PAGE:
Earlier this week, my friend and esteemed colleague Andrew McCarthy wrote a thought-provoking essay urging Americans to withhold judgment on Peter Strzok, the FBI agent dismissed from Robert Mueller’s team after he allegedly exchanged anti-Trump text messages with his reported mistress, an FBI lawyer named Lisa Page. Andy makes a good and fair point. A civil servant — including a prosecutor or law-enforcement officer — can be an informed citizen with partisan political preferences and still do his job fairly and competently.
Are we now saying that whether a prosecutor or agent is qualified to work on a political-corruption case depends on his or her party affiliation or political convictions?
That would be a terrible mistake. It would do more to intrude politics into law enforcement than remove it. Bear in mind: We already have ethical standards and oaths. If an investigator knows he or she cannot be fair to a suspect, or that the investigator’s participation in the case would create a reasonable perception of bias, the investigator is obliged to recuse himself — and, failing that duty, the supervisor must disqualify the investigator.
Andy’s right, of course. A partisan can still be an effective prosecutor. There are public servants who set aside their political preferences to do good and effective jobs without demonstrating the slightest favoritism. Moreover, there exist legal and ethical safeguards against the worst and most obvious forms of bias.
But how is a member of the public — especially in the midst of hyper-partisan times, when elements of the bureaucracy have been weaponized against political dissent — to know when a civil servant with known partisan preferences is fair? How can we have a degree of confidence that our most contentious disputes are decided on the law and the facts rather than according to political bias?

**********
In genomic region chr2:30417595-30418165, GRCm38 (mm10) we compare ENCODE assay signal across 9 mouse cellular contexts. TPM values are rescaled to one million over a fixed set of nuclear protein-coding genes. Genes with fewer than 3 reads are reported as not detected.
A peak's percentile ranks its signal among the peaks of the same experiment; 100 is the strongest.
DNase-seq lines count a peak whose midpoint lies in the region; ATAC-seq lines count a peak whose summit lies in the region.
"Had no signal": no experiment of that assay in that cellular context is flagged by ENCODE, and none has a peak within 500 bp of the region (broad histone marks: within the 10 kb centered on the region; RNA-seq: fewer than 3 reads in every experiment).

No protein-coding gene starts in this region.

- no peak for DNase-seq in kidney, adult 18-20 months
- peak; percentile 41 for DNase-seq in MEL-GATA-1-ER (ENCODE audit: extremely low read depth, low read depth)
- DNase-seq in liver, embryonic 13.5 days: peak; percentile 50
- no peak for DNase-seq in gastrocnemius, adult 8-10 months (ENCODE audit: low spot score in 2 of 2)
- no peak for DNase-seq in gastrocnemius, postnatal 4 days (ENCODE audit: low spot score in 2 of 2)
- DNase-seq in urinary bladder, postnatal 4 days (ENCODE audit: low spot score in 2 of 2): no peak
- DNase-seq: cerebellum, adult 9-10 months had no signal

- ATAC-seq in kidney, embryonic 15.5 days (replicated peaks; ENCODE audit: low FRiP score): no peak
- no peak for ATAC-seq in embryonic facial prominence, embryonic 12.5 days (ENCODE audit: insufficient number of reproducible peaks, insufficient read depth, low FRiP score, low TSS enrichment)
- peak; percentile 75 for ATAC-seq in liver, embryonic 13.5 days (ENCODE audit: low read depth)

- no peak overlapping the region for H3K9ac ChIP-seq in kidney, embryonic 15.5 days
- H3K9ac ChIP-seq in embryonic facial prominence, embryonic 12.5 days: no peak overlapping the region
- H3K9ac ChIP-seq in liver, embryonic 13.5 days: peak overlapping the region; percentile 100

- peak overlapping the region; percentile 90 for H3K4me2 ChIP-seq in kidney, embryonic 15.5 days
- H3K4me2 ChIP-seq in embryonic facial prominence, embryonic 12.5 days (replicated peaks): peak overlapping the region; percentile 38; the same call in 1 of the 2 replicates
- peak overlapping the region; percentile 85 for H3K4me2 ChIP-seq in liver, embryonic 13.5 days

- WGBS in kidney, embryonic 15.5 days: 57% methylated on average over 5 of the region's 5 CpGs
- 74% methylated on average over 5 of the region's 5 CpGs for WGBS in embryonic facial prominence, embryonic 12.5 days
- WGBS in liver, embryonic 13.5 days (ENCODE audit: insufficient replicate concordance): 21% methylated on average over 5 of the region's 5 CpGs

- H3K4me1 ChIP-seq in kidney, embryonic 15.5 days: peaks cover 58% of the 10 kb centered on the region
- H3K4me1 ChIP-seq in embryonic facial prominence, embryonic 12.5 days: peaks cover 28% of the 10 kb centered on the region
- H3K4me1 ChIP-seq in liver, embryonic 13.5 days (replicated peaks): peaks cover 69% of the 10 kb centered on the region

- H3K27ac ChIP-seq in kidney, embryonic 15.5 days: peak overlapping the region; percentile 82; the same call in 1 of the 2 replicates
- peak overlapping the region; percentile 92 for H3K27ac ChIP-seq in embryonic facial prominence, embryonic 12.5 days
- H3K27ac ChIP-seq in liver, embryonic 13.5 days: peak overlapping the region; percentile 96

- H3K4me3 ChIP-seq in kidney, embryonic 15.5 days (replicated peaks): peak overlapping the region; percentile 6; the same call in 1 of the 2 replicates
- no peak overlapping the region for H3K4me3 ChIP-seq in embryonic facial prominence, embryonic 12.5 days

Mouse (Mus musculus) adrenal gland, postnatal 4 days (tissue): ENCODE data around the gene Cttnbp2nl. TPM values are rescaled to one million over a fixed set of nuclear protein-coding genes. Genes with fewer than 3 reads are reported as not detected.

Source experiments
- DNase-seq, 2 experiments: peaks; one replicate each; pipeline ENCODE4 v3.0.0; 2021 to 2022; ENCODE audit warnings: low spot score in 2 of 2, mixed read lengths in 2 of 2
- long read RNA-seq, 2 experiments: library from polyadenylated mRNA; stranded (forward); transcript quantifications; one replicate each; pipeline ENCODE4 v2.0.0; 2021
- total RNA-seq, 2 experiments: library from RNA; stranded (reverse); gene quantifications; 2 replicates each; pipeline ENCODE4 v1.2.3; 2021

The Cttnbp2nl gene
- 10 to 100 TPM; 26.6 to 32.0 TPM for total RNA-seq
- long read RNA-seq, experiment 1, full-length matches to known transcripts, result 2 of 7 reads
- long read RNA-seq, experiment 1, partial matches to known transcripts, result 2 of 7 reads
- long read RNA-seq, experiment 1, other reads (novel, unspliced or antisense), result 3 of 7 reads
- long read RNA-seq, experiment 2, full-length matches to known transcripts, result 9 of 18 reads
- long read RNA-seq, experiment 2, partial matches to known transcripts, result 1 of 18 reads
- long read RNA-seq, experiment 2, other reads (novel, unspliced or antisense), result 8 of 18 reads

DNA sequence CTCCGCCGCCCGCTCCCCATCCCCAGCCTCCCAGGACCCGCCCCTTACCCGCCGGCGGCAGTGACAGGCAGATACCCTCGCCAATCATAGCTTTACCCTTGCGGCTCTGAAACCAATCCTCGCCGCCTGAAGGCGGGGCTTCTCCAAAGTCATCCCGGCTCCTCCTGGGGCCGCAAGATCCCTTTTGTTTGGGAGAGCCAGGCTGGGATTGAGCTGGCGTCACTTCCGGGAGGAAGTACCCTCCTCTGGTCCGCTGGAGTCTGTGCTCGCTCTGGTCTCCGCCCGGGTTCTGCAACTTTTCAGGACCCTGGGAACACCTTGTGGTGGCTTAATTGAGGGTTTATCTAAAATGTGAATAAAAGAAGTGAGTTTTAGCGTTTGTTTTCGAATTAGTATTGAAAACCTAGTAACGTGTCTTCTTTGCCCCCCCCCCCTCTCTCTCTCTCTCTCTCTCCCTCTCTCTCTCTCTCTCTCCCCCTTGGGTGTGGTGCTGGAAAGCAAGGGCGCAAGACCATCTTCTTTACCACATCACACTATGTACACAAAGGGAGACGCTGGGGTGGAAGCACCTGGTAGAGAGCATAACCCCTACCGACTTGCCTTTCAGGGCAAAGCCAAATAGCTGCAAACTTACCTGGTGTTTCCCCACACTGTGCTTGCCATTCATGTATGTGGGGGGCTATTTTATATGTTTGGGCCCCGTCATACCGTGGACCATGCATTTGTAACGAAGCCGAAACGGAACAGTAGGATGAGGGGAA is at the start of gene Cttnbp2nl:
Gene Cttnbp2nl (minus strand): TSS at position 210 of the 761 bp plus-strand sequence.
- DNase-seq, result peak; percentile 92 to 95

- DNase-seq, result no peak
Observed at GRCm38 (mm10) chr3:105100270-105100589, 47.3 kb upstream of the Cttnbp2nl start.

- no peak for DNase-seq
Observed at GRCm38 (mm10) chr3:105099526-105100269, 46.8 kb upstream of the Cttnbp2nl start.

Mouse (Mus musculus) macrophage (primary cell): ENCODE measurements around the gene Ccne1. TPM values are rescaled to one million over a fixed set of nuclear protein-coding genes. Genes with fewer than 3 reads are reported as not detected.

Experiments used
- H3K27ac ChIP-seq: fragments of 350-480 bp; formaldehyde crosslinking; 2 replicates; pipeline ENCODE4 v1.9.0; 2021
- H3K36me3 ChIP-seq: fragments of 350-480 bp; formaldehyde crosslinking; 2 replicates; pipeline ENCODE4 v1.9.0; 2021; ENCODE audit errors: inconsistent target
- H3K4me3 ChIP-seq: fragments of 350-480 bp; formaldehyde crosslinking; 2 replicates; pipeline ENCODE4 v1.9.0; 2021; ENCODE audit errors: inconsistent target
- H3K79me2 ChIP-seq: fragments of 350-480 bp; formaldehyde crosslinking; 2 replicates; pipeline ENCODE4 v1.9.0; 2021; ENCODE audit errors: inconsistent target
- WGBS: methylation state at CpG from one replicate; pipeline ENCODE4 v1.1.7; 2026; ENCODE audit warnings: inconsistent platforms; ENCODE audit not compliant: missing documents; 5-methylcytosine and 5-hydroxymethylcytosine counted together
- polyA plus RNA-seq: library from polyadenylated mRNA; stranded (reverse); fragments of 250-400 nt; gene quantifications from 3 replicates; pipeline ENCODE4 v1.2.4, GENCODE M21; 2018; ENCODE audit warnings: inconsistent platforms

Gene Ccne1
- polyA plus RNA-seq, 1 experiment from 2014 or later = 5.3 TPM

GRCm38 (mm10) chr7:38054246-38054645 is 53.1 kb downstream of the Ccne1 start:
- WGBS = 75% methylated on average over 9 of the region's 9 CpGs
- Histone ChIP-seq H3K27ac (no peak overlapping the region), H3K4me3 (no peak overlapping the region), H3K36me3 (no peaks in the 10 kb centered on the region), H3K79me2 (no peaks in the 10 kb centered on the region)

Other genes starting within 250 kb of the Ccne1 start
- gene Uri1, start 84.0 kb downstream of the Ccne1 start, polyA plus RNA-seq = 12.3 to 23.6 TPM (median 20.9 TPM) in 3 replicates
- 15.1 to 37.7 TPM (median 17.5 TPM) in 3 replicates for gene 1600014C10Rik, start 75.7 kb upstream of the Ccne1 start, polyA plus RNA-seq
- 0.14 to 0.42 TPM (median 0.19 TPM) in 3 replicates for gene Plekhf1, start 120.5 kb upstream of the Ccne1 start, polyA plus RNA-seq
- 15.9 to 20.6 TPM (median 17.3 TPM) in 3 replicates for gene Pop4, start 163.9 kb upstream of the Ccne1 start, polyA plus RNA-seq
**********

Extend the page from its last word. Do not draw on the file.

As for me, I’m done with giving government employees the benefit of the doubt. Want me to have confidence in your fairness, prudence, and good judgment? Refrain from violating your marriage vows (an act, by the way, that makes an FBI agent vulnerable to blackmail) and texting inflammatory political content to your mistress. Or, in the case of Barbara Bosserman, the Obama donor and DOJ attorney who helped oversee the IRS Tea Party–targeting investigation, make a choice: Give money to your favorite politician, or lead the then most-contentious investigation in American politics.
Indeed, here’s a good rule of thumb. The more politically contentious the investigation, the greater care should be taken to cleanse the investigators and prosecutors of obvious partisan leanings. Even though the DOJ may not discriminate on the basis of political affiliation when hiring for career positions, nothing stops a lawyer or investigator from saying no to an offer or declining to apply. Indeed, it’s worth building your career around a principle of restraint. The culture should be clear: If you want to protect the republic from public corruption, voluntarily relinquish your rights to certain kinds of public political participation. Your acts of voluntarily restraint are the acts that will lay the foundation of public trust.
And that brings us to Robert Mueller’s investigation. The Wall Street Journal’s Kimberly Strassel has been keeping score: